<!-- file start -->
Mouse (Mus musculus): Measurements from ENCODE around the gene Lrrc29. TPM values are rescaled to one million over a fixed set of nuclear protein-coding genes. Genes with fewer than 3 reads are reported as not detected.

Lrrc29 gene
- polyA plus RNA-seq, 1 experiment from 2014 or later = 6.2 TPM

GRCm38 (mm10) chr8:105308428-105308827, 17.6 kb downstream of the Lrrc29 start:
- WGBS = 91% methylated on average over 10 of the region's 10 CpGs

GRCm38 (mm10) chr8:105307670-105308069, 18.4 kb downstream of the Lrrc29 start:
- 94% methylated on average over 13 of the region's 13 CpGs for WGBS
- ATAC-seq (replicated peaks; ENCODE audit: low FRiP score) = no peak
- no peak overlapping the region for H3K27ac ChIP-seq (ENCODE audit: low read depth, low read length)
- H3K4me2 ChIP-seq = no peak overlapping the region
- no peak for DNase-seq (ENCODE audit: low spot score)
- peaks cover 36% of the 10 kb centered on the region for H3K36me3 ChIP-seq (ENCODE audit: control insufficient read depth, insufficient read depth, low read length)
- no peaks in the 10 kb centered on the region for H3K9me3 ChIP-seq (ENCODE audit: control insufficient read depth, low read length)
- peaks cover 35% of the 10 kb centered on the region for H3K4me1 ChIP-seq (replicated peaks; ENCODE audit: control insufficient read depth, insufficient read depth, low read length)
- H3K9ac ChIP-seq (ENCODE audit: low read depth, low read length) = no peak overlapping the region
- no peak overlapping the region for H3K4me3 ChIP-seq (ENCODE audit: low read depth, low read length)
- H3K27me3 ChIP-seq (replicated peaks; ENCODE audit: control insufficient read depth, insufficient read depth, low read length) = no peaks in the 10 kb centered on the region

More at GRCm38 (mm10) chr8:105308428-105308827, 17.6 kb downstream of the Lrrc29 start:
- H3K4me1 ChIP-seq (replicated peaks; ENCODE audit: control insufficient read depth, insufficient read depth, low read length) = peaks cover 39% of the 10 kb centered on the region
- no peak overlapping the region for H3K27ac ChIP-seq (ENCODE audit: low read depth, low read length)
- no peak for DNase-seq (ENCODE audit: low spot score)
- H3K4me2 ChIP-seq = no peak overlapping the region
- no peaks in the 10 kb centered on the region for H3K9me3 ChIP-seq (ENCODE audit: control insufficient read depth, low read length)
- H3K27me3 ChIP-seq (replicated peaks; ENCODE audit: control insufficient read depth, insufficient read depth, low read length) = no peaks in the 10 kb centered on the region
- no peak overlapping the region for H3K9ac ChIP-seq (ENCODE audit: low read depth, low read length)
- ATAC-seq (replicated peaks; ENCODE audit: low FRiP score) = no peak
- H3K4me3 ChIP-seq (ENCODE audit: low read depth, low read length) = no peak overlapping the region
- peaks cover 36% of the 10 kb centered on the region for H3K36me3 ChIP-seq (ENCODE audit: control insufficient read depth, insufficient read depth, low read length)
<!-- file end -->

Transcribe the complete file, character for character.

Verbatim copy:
Mouse (Mus musculus): Measurements from ENCODE around the gene Lrrc29. TPM values are rescaled to one million over a fixed set of nuclear protein-coding genes. Genes with fewer than 3 reads are reported as not detected.

Lrrc29 gene
- polyA plus RNA-seq, 1 experiment from 2014 or later = 6.2 TPM

GRCm38 (mm10) chr8:105308428-105308827, 17.6 kb downstream of the Lrrc29 start:
- WGBS = 91% methylated on average over 10 of the region's 10 CpGs

GRCm38 (mm10) chr8:105307670-105308069, 18.4 kb downstream of the Lrrc29 start:
- 94% methylated on average over 13 of the region's 13 CpGs for WGBS
- ATAC-seq (replicated peaks; ENCODE audit: low FRiP score) = no peak
- no peak overlapping the region for H3K27ac ChIP-seq (ENCODE audit: low read depth, low read length)
- H3K4me2 ChIP-seq = no peak overlapping the region
- no peak for DNase-seq (ENCODE audit: low spot score)
- peaks cover 36% of the 10 kb centered on the region for H3K36me3 ChIP-seq (ENCODE audit: control insufficient read depth, insufficient read depth, low read length)
- no peaks in the 10 kb centered on the region for H3K9me3 ChIP-seq (ENCODE audit: control insufficient read depth, low read length)
- peaks cover 35% of the 10 kb centered on the region for H3K4me1 ChIP-seq (replicated peaks; ENCODE audit: control insufficient read depth, insufficient read depth, low read length)
- H3K9ac ChIP-seq (ENCODE audit: low read depth, low read length) = no peak overlapping the region
- no peak overlapping the region for H3K4me3 ChIP-seq (ENCODE audit: low read depth, low read length)
- H3K27me3 ChIP-seq (replicated peaks; ENCODE audit: control insufficient read depth, insufficient read depth, low read length) = no peaks in the 10 kb centered on the region

More at GRCm38 (mm10) chr8:105308428-105308827, 17.6 kb downstream of the Lrrc29 start:
- H3K4me1 ChIP-seq (replicated peaks; ENCODE audit: control insufficient read depth, insufficient read depth, low read length) = peaks cover 39% of the 10 kb centered on the region
- no peak overlapping the region for H3K27ac ChIP-seq (ENCODE audit: low read depth, low read length)
- no peak for DNase-seq (ENCODE audit: low spot score)
- H3K4me2 ChIP-seq = no peak overlapping the region
- no peaks in the 10 kb centered on the region for H3K9me3 ChIP-seq (ENCODE audit: control insufficient read depth, low read length)
- H3K27me3 ChIP-seq (replicated peaks; ENCODE audit: control insufficient read depth, insufficient read depth, low read length) = no peaks in the 10 kb centered on the region
- no peak overlapping the region for H3K9ac ChIP-seq (ENCODE audit: low read depth, low read length)
- ATAC-seq (replicated peaks; ENCODE audit: low FRiP score) = no peak
- H3K4me3 ChIP-seq (ENCODE audit: low read depth, low read length) = no peak overlapping the region
- peaks cover 36% of the 10 kb centered on the region for H3K36me3 ChIP-seq (ENCODE audit: control insufficient read depth, insufficient read depth, low read length)